The answer is that sometimes we cannot live in peace together with certain people. Avram perceived that there was no possible peaceful coexistence between his shepherds and those of Lot. The only viable solution in such a situation is “Let’s separate.”

In the case of Pinchas as well, the solution of “peace” involved killing two people, in order to restore peace between Israel and G-d.

Defying Statistical Projections

The book of Bamidbar is known as ‘The Book of Numbers’ (Chumash haPekudim) because it both begins and ends with a counting of the Jewish people. This week’s parsha contains another listing of the populations of the various tribes. The Chofetz Chaim points out that the Tribe of Benyamin had 45,600 people while the Tribe of Dan had 65,400 people. Thus Dan had approximately 20,000 more people than Benjamin. However, if you examine the progeny of the founders of the tribes themselves, you will see that Dan had only 1 son while Benyamin had 10 sons. And not only was Chushim the only son of Dan, but he was deaf as well.

If at the beginning of the Egyptian exile, we had tried to predict which of these two tribes would be larger a few generations forward, clearly the mathematical projection would have been that the Tribe of Benyamin would be far more populous than the Tribe of Dan. This statistical likelihood, of course, never materialized. The Choftez Chaim (1838-1933) says that we learn from here that if G-d wants to bless a person with many descendents, he WILL be blessed with many descendents, even if through natural factors that is unlikely. “G-d decrees and fulfills His decrees.” Conversely, if G-d feels that a person should not merit many descendents, then it will not happen even if he has the best situation “on paper”.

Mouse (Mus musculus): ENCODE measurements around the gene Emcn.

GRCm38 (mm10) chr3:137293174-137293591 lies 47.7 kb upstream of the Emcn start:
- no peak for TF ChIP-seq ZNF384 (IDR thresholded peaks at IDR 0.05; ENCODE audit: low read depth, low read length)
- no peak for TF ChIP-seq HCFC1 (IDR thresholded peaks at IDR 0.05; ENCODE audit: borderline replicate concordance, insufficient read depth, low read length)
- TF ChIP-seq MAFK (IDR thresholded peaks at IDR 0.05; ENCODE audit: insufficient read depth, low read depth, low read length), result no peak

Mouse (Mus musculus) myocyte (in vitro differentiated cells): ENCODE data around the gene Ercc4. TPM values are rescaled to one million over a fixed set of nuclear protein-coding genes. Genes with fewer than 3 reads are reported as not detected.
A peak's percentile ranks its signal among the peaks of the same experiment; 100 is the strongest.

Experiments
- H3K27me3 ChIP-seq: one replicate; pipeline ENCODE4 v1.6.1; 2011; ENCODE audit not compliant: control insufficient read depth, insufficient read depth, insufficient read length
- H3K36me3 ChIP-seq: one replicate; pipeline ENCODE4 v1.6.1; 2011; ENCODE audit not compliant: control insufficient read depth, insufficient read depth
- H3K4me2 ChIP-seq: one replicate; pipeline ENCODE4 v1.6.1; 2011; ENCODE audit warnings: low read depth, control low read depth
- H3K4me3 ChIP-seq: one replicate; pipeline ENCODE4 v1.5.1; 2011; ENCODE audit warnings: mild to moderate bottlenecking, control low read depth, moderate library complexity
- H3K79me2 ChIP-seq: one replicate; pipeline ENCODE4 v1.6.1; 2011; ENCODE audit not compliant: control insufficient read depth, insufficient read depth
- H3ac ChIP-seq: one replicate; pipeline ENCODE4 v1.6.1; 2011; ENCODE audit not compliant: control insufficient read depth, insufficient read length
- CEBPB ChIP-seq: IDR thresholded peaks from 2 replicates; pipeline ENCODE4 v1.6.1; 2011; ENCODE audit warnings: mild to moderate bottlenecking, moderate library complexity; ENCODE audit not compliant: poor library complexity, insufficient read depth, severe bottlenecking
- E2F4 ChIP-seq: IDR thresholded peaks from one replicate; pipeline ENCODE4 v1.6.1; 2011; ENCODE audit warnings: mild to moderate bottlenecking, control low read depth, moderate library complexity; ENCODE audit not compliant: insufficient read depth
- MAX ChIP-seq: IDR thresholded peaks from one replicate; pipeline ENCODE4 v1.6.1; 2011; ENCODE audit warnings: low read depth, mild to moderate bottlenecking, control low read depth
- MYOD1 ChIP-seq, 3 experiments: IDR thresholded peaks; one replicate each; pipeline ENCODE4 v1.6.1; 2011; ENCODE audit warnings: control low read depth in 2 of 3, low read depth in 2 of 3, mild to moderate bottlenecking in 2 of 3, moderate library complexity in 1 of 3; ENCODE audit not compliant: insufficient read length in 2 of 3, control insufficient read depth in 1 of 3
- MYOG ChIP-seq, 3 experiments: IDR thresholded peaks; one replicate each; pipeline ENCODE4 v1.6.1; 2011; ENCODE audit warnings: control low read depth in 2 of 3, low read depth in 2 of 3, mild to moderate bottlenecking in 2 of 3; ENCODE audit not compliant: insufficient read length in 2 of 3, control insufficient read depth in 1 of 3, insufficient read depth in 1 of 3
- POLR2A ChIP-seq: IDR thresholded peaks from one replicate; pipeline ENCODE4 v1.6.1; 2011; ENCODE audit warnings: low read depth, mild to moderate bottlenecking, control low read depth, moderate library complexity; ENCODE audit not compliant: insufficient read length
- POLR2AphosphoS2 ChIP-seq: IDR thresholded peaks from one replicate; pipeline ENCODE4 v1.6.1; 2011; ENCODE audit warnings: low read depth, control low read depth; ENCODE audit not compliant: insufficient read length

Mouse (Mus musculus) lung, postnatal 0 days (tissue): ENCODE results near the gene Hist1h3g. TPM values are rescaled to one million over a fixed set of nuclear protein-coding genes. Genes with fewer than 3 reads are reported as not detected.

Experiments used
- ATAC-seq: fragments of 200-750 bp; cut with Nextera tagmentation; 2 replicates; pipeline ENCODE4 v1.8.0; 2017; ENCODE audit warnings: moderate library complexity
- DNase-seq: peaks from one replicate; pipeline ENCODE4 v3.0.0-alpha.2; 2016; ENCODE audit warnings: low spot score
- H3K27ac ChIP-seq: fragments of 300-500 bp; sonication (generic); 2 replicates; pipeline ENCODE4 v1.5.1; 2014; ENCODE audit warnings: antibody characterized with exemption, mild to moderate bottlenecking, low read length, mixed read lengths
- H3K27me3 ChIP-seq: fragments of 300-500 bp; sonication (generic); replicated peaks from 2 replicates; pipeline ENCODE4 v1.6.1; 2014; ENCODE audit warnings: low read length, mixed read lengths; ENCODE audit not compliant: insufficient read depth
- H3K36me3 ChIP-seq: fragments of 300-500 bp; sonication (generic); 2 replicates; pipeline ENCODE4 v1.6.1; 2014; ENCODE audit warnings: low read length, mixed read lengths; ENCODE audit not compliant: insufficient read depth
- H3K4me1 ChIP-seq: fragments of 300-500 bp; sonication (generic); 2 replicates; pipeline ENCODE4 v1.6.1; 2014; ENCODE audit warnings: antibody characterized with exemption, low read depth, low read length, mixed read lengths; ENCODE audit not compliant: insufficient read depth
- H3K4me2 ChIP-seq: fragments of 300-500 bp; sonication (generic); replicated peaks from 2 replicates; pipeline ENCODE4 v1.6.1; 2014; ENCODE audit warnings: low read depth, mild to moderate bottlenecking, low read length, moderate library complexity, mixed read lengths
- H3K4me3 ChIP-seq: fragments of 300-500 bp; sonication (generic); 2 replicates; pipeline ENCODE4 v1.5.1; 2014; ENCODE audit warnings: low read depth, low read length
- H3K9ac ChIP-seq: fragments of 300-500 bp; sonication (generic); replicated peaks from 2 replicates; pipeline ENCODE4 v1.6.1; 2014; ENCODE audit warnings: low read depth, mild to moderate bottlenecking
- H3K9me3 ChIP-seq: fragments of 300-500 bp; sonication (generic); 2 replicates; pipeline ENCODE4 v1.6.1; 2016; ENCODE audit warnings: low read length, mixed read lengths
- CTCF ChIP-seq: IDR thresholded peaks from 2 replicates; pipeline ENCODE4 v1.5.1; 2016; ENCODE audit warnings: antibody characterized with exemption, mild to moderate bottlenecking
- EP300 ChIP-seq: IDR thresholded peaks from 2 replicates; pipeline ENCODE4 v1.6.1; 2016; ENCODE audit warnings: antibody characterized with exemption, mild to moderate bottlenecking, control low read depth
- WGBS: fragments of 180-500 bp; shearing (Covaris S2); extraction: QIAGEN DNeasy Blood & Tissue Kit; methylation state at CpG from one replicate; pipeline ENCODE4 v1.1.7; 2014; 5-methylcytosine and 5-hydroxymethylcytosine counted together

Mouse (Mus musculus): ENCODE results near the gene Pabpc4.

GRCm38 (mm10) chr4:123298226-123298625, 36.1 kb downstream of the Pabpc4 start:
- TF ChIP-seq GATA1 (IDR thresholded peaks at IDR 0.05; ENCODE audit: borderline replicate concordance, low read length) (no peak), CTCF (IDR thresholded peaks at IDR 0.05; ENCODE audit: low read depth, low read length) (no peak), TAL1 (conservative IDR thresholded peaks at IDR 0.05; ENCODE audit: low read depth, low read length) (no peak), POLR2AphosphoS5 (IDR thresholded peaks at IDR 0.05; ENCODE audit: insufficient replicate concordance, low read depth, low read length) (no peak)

This lesson applies to everything in life, explained the Chofetz Chaim. It applies to wealth. It applies to finding a suitable marriage partner. It applies to health. It applies to everything!

Sometimes we look at a situation and ask – based on natural projections (derech haTeva) – how will this person earn a living? How will he be able to survive financially? G-d has many messengers. The Tribes of Dan and Benyamin are testimony to the fact that G-d is All Powerful. He has His own calculations. That which we think will happen, by the natural order of events is not always what happens. Everything is in the Hands of Heaven.

Transcribed by David Twersky; Seattle, Washington.
Technical Assistance by Dovid Hoffman; Yerushalayim.

This week’s write-up is adapted from the hashkafa portion of Rabbi Yissocher Frand’s Commuter Chavrusah Torah Tapes on the weekly Torah portion (# 425). The corresponding halachic portion for this tape is: The Minhagim of the Three Weeks. The complete list of halachic portions for this parsha from the Commuter Chavrusah Series are:

  • Tape # 064 – The Yarmulka: At Home and In the Office
  • Tape # 154 – Writing a Halachically Sanctioned Will
  • Tape # 201 – Fasting on Tisha B’Av: Is It For Everyone?
  • Tape # 246 – Hilchos Brachos: Ikar Ve Tofel
  • Tape # 291 – The Do’s and Don’t of Kashering Keilim
  • Tape # 336 – Tisha B’Av on Motzoei Shabbos
  • Tape # 381 – Making A Zecher Le’churban
  • Tape # 425 – Minhagim of the Three Weeks
  • Tape # 469 – Tu B’Av
  • Tape # 513 – Leining on Fast Days and Other Ta’aneisim Issues
  • Tape # 557 – Disinheriting